Town meeting season came to a rowdy end on Tuesday, with voters in Aquinnah sparring over everything from salaries to the rising tax rate.

Ongoing tensions in town hall set the pace for the meeting, which spanned more than three and a half hours. A total of 60 voters attended in the Old Town Hall.

A $4.4 million annual budget, an increase of 5.8 per cent over last year, passed by a wide margin, despite concerns over salary increases, including for the fire chief and police chief.

From right, selectman Jim Newman, town administrator Adam Wilson, town counsel Ron Rappaport and moderator Michael Hebert. Mr. Wilson will resign in July. — Mark Lovewell

Debate also centered on the town administrator’s salary, which had been budgeted at $90,431, prior to town administrator Adam Wilson’s resignation last week. Elise LeBovit proposed amending the budget to reduce the salary to $61,000, equal to what it was when Mr. Wilson was hired in 2010. But the amendment failed.

“I think it’s going to take three people to do the job he has done for the last six years,” Len Butler said of Mr. Wilson, whose job includes managing the front desk at town hall and overseeing town boards. “For $60,000 what are you going to get? Not much.” The comments drew applause.

Mr. Wilson said after the meeting that his last day on the job would be July 6.

The budget passed with a handful of dissenting votes, setting the stage for a $110,000 override that squeaked through by a single vote at the town election the following day.

The town meeting came against a backdrop of simmering tensions between town assessors and other officials, including selectmen, with both sides pointing to a failure to communicate and cooperate in regard to town affairs.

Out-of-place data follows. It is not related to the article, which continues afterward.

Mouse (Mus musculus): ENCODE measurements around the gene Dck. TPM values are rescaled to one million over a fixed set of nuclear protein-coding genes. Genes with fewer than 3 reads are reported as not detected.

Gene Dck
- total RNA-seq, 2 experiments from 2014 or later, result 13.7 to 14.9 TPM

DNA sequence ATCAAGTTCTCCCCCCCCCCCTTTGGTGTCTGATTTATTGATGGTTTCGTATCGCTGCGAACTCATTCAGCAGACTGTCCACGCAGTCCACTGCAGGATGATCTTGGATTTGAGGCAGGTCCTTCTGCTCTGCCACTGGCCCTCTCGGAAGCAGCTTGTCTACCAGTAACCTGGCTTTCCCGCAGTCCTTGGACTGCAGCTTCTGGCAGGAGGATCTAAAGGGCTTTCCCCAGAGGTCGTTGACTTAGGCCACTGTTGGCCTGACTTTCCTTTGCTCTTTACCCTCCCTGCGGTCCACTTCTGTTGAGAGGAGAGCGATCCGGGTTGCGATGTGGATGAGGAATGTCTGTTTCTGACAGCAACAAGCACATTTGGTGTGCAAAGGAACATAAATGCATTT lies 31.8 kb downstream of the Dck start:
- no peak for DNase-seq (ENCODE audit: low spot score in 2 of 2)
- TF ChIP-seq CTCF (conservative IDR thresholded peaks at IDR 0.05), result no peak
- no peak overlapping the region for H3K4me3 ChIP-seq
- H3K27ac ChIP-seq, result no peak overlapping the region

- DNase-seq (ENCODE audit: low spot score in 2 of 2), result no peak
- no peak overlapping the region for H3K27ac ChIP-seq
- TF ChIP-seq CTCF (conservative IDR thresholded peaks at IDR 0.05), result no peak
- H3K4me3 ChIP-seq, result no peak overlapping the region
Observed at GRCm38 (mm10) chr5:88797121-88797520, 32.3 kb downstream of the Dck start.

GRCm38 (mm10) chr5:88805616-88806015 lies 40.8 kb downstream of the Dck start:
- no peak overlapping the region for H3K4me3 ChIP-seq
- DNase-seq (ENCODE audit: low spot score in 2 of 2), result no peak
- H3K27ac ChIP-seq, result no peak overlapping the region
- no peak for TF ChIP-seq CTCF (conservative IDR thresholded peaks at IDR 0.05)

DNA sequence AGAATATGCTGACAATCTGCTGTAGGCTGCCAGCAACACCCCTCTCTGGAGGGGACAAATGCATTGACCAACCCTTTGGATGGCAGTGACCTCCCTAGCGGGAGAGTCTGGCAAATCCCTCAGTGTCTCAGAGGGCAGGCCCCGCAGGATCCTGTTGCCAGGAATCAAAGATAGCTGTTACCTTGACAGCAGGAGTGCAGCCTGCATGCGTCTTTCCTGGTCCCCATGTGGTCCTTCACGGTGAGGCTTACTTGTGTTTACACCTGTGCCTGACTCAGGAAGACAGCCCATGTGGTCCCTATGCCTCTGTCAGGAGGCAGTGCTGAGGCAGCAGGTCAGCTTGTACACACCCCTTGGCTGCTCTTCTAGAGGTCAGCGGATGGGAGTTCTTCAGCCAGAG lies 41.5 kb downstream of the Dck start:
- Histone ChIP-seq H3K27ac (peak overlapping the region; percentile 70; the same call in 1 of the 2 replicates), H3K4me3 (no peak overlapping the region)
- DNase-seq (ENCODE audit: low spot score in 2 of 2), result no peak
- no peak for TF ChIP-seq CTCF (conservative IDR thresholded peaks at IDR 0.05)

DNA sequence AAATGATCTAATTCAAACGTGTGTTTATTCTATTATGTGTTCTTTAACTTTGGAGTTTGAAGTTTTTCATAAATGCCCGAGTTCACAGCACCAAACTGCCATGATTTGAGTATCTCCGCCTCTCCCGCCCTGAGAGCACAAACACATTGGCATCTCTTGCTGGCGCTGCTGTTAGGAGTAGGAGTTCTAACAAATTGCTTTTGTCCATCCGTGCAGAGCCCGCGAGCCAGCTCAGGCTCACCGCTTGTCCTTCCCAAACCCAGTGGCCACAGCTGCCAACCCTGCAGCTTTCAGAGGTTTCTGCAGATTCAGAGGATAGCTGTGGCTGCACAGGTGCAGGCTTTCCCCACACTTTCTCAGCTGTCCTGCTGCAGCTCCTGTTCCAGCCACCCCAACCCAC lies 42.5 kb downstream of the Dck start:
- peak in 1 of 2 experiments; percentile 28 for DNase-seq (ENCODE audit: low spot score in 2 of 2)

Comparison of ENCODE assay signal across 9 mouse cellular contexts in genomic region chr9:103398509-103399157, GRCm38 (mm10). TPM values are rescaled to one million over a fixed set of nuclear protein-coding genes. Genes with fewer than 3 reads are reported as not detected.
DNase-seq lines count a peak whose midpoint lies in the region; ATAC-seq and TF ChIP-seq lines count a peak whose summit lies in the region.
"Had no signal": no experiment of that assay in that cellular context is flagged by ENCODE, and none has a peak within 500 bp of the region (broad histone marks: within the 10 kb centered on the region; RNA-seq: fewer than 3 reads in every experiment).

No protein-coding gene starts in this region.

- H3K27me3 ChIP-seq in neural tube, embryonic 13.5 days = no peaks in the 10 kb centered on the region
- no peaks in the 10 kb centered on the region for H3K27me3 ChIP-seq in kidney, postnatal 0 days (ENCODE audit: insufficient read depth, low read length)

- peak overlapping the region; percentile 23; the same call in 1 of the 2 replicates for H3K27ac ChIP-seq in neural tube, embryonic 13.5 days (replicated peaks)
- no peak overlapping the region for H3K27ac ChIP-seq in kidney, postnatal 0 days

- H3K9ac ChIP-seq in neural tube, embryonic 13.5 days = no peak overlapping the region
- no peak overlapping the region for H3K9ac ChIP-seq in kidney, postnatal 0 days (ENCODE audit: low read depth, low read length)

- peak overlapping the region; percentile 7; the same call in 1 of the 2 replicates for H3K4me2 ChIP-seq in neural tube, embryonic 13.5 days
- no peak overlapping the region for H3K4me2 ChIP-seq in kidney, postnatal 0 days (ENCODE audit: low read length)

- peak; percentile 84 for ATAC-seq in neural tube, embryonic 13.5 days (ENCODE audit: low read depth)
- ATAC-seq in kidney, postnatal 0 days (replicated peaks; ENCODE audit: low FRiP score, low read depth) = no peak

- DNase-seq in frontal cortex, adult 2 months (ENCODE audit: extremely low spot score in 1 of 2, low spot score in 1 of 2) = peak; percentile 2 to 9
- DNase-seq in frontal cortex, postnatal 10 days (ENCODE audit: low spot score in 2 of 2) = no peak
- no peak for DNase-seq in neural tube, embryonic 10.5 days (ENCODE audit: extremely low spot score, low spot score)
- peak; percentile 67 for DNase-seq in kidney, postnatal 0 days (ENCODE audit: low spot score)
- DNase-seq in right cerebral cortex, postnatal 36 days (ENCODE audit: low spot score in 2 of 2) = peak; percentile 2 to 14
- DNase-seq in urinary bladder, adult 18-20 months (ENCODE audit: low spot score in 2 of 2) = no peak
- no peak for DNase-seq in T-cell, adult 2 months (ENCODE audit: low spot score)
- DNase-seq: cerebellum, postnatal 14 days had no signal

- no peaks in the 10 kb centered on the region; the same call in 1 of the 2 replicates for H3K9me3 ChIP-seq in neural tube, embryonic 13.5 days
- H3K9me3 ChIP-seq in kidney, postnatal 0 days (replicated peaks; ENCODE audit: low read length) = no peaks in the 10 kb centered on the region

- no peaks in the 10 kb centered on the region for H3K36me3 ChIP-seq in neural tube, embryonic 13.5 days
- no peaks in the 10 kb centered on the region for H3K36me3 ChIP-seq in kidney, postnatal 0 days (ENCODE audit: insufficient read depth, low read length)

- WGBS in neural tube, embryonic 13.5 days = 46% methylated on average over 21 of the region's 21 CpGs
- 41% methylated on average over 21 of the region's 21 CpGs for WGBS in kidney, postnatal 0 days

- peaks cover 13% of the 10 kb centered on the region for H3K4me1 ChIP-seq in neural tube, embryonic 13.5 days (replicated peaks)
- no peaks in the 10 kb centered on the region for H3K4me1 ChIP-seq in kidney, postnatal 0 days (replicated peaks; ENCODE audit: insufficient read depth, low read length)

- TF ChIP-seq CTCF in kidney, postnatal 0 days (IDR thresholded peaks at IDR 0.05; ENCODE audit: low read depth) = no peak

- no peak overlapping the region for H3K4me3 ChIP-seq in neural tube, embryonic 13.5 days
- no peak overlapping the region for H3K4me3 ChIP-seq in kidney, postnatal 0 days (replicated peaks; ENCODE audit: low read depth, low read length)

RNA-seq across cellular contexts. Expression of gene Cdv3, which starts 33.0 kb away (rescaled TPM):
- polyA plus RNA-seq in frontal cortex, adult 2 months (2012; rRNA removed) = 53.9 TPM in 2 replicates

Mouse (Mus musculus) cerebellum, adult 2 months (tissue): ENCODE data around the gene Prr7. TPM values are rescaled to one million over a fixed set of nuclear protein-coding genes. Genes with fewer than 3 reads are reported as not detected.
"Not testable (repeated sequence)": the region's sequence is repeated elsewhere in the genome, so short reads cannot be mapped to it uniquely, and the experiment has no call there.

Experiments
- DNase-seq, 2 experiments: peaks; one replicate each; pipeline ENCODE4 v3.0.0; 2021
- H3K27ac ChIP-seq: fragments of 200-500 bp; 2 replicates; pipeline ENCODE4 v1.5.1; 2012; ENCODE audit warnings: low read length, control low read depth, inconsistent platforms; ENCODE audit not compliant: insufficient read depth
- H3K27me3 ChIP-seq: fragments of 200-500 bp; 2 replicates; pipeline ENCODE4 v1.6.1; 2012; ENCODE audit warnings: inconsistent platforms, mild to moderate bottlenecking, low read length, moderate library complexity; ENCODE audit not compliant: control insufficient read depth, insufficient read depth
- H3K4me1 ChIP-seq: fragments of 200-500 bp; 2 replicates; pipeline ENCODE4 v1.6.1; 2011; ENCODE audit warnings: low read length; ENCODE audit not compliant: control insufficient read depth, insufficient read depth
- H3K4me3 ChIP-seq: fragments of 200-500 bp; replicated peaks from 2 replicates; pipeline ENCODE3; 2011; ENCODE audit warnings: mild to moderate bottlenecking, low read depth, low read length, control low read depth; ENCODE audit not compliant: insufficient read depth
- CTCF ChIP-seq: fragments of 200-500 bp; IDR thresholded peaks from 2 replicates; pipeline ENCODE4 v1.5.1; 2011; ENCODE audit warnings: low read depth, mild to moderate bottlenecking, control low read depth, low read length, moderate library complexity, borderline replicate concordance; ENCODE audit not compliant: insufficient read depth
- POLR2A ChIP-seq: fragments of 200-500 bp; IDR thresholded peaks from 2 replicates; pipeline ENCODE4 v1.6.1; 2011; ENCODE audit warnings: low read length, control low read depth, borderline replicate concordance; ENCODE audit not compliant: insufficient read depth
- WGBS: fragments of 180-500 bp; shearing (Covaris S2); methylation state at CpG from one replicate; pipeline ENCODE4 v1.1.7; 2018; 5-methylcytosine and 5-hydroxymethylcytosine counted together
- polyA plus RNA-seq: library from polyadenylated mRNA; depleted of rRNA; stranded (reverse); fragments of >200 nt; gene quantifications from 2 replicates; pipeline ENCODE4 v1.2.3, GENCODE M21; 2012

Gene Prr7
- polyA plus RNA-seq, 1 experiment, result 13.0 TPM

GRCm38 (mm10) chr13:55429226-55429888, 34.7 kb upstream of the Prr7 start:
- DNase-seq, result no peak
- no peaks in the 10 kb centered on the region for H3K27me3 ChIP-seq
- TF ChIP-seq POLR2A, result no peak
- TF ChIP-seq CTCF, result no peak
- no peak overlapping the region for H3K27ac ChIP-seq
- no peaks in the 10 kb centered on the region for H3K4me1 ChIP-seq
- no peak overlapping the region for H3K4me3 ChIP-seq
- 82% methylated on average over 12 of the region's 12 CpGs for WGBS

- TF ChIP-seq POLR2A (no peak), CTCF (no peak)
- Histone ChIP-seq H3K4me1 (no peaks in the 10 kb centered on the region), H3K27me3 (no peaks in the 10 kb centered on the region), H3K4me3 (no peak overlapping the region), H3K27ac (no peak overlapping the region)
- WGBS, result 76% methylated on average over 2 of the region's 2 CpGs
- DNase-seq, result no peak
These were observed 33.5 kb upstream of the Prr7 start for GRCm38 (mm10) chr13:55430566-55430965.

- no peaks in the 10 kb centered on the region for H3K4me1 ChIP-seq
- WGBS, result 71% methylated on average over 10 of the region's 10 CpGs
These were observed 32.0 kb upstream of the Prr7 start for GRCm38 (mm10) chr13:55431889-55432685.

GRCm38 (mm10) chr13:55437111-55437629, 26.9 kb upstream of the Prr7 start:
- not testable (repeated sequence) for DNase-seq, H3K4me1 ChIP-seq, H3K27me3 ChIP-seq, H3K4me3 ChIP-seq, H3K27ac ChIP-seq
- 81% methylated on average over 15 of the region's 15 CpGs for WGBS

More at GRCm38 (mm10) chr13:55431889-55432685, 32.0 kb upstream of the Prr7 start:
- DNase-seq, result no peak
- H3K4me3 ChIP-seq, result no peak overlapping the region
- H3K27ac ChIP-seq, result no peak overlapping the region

Voters had expected to decide whether to shift the board of assessors from elected to appointed positions, but selectmen withdrew the article. Selectman Jim Newman said a required followup vote at the town ballot would have had to wait 60 days, making the request untenable.

“We may or may not revisit it,” he said. “But for the time being it’s off the table.”

In another twist, Mr. Wilson ran against Michael Stutz for a seat on the board of assessors in the town election Wednesday, winning by a vote of 75 to 57.

Since state law prohibits Mr. Wilson from holding elected and appointed positions at the same time, he plans to delay taking his seat as an assessor until he finishes work as town administrator in July.

At the outset of the meeting Tuesday, Mr. Stutz predicted that the tax rate will double by 2026. He said the town should pursue federal funds for reimbursing costs related to federal trust lands and pointed to the high cost of the Tri-Town Ambulance service. He claimed town officials have ignored those concerns over the years. “That explains some of the brouhaha between the assessors and the board of selectmen,” he said.

But finance committee chairman Alan Rugg countered that about 60 per cent of the budget goes toward education, police funding and employee benefits. “There isn’t a great deal of latitude there,” he said. The town finance committee was reformed last year after a hiatus and Mr. Rugg said the committee has been working to get up to speed on town finances.